A Hat In Time is Already a Compelling Platformer

A Hat in Time is a love-letter to the 3D platformers of the past, in-particular the N64's popular collect-a-tons like Mario 64 and Banjo-Kazooie.

Published: February 26, 2014 9:00 AM /

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A Hat in Time Key Art

Sometime last year, a game called A Hat in Time on Kickstarter was brought to my attention that checked off a whole bunch of boxes in the “What Seth Looks For In A Game” list. It promised to be a Nintendo 64-era-inspired collect-a-thon platformer, taking many cues from Banjo-Kazooie and Super Mario 64. It showed off beautiful cel-shaded graphics that seemed to be inspired by The Legend of Zelda: The Wind Waker. It bursts with color and personality, and the stretch goals it inevitably met added some key features that shot it up to the top of my most-wanted list.

A Hat in Time Isn't Just Nostalgia Bait

While a lot of indie games are invoking nostalgia with 8-bit and 16-bit graphics, A Hat in Time was tapping the 64-bit era for a revival I hadn’t seen suggested in a while. With Rare largely ignoring the Banjo-Kazooie license, I had an itch for an old-school collection game, an itch that even the newer Marios, however excellent, wasn’t scratching.

So it was with great anticipation that the Alpha was announced, which is a small slice of gameplay that would give backers a little taste of what their hard-earned money was funding. After spending a short amount of time with it, I was left with a pretty good impression of what to expect from the full product. It wasn’t so much an Alpha than it was a demo, a showcase, a proof of concept.

But when the concept is good enough, even showing off that little bit is effective in both proving the quality and increasing excitement.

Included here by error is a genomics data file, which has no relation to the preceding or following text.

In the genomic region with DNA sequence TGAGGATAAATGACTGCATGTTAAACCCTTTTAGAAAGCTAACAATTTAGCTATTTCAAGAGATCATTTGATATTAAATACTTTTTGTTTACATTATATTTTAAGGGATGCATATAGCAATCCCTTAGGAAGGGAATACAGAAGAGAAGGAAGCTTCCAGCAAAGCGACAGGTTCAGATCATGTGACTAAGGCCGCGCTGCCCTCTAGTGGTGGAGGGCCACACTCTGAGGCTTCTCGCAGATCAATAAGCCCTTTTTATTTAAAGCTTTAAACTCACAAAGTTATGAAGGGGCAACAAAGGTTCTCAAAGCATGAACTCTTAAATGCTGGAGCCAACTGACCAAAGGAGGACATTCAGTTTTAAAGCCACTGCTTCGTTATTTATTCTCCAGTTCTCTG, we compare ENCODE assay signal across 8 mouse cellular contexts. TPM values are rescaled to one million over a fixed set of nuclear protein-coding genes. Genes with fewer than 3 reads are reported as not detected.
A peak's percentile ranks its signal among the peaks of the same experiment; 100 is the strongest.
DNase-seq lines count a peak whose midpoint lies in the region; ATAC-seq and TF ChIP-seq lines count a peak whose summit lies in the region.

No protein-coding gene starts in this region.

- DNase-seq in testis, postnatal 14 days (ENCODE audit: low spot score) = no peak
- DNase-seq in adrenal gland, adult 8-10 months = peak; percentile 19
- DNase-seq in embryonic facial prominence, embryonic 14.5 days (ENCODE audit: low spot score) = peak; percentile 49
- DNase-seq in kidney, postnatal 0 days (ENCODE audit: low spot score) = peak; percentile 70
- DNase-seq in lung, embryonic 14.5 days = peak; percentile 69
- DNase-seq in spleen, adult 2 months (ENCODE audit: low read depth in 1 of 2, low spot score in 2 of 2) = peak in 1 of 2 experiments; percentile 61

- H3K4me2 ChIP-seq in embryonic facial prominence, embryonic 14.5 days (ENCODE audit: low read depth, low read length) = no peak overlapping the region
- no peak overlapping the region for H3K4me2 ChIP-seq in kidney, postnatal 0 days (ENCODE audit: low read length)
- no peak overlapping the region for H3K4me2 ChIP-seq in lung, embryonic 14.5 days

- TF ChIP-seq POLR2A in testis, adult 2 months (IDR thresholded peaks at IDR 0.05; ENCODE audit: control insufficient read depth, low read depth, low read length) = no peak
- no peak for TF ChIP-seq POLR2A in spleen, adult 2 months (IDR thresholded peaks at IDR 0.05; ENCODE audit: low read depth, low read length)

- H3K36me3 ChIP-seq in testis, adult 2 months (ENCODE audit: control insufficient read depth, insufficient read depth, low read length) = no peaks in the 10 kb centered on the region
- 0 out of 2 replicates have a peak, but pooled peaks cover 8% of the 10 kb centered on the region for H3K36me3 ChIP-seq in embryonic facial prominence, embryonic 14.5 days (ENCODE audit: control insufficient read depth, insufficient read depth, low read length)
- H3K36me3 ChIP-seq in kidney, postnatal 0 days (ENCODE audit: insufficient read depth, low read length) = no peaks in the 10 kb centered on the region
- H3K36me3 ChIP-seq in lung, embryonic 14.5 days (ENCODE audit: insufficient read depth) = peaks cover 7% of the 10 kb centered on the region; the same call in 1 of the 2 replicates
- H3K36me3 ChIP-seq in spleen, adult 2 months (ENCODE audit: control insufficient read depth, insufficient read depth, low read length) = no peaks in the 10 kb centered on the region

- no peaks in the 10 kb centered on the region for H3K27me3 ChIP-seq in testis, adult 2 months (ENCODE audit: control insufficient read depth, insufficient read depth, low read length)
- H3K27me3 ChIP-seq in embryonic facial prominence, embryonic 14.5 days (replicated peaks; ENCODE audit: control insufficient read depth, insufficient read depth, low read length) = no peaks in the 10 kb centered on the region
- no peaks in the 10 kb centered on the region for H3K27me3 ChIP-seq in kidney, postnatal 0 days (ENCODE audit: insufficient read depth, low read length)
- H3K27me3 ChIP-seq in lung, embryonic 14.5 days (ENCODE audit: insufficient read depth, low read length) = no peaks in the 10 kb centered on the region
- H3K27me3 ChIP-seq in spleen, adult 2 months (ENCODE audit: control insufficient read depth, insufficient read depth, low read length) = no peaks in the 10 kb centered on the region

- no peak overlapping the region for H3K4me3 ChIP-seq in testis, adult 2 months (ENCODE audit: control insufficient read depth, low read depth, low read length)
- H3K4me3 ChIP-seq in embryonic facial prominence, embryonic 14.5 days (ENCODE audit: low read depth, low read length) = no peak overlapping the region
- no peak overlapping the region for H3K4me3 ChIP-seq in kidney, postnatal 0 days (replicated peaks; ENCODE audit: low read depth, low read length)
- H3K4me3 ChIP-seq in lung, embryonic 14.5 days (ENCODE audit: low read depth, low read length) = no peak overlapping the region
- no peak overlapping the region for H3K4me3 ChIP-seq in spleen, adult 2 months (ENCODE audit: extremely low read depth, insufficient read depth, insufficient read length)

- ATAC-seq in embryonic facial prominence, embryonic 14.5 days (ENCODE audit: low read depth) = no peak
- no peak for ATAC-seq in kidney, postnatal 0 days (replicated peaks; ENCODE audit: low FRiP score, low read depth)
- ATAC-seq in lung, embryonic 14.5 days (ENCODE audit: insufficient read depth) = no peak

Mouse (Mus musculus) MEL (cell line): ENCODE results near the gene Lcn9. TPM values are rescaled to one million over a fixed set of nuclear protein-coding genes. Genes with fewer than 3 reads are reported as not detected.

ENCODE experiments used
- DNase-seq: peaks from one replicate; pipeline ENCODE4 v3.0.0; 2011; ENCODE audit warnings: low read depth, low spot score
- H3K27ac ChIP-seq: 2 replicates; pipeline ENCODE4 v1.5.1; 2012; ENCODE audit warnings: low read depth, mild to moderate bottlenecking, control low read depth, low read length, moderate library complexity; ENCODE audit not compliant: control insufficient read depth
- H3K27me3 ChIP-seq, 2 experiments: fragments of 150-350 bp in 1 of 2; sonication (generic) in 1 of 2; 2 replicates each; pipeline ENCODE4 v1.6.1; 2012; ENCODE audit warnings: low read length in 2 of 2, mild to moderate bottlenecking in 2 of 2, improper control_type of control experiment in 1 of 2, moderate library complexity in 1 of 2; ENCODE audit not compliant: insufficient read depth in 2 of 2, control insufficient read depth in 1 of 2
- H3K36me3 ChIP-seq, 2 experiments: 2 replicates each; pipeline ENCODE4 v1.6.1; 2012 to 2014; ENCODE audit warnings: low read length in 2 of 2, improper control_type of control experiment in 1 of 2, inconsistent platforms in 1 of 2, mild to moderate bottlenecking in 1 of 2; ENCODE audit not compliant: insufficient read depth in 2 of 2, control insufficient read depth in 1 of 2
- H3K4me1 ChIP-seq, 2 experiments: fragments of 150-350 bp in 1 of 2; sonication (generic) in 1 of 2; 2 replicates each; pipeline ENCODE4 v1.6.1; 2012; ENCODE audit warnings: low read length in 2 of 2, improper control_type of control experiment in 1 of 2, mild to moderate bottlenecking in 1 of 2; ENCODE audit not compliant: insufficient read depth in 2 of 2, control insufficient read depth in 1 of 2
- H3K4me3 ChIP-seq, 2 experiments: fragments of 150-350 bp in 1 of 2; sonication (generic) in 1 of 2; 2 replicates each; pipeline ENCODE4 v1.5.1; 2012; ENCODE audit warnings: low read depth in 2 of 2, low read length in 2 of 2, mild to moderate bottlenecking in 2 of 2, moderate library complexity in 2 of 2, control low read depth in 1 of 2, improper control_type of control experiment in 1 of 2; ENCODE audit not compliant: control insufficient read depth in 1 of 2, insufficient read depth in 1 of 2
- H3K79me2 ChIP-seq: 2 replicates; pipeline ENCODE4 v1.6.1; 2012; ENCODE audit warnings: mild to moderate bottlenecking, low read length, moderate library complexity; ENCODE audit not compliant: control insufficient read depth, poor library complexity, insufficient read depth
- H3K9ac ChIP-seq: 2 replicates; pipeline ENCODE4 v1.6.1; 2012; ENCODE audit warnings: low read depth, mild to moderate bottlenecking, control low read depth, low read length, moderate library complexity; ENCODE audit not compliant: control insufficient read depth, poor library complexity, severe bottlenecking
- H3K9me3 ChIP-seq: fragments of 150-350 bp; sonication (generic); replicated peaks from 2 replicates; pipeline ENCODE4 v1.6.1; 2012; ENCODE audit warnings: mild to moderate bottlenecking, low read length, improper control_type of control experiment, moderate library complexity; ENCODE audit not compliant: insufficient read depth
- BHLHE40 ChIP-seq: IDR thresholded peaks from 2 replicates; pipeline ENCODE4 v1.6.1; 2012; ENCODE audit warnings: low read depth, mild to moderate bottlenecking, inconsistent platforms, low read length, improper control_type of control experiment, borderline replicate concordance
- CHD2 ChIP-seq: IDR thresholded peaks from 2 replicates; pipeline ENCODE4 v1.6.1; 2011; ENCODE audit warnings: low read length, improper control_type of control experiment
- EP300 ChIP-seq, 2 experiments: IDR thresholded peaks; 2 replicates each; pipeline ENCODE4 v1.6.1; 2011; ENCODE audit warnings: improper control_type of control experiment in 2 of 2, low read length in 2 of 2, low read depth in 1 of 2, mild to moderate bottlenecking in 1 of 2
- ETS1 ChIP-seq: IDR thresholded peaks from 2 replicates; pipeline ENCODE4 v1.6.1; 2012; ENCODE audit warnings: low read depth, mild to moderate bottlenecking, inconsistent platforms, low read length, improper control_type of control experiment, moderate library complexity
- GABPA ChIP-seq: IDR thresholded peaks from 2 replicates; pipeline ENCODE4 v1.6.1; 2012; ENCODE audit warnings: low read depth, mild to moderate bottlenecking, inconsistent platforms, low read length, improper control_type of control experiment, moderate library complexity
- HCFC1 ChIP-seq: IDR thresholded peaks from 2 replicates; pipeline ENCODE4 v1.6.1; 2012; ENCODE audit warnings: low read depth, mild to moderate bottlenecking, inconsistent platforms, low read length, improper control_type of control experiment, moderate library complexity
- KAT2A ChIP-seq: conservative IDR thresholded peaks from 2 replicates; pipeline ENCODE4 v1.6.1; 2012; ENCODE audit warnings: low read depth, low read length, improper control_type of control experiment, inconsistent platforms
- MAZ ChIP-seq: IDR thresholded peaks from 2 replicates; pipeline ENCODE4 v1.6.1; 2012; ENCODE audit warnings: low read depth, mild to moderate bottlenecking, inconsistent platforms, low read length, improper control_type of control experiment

A Hat in Time - The Alpha 

In the Alpha, there were two acts present. These acts are smaller parts of even bigger sections of the game, so basically, the Alpha gives out 2 acts from 2 chapters. In the first, the player gets to explore Mafia Town, the first world of the game. While you may think a town crawling with members of the mafia wouldn't be the nicest place to lounge around in, I found myself not wanting to leave. This area was beautiful and had plenty of life to it. It’s definitely a place I wanted to get free reign in and more opportunities to explore its nooks and crannies.

The gameplay involved in the Mafia town segment involved chasing down a mysterious girl and eventually taking out some Mafia members with an umbrella. Along the way, there were colored orbs to collect, which no doubt come into play in the finished product, but as it stands, they mostly existed to lead you along on the correct path. It was incredibly short, especially so if the time wasn't taken to explore and poke around a bit.

Mafia Town is bright and colorful, a perfect showcase for the graphical style. It’s littered with little bits to collect and things to jump on, as any good 3D collect-a-ton platformer has. Distant hot air balloons drift lazily in the distance, adding a sense of depth to the world and making it feel like a place where people actually do things rather than serve as a playground for the player and the player only.

I definitely want to see more of it. What I don’t want to see more of is the Witch in the second playable act, the third act from what’s going to be chapter 2.

A Hat in Time - Atmosphere and Gameplay 

In what is one of the most jarring changes of atmosphere I’ve experienced in a while, the second part of the Alpha has you sneaking around a haunted mansion with a frightening smoke witch who has a piercing glowing red eye chasing after you. The gameplay in this section involves a little more puzzle-solving, with adventure-like “grab this, take it here, activate this thing” actions. It’s also frightening as hell, though I do scare easily.

The witch and the mansion she lives in further show off the graphics of the game, with the shadowy terror herself being the main centerpiece. While you’re spotted, blur clouds the screen, and her piercing red eye stares right through the screen and straight into your soul, and it’s time to run.

The Verdict

The Alpha was short and sweet and was pretty much what I expected based on what Gears for Breakfast, the developers, were saying about it. The money I threw at them feels justified, and what they presented with the Alpha proves they have what it takes to make a compelling platformer. This is still at the top of my most wanted list and is only poised to climb higher.

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Seth firmly believes that there isn't a good way to make a bio sound anything less than pretentious without tossing in a self-referential meta joke, so… More about Seth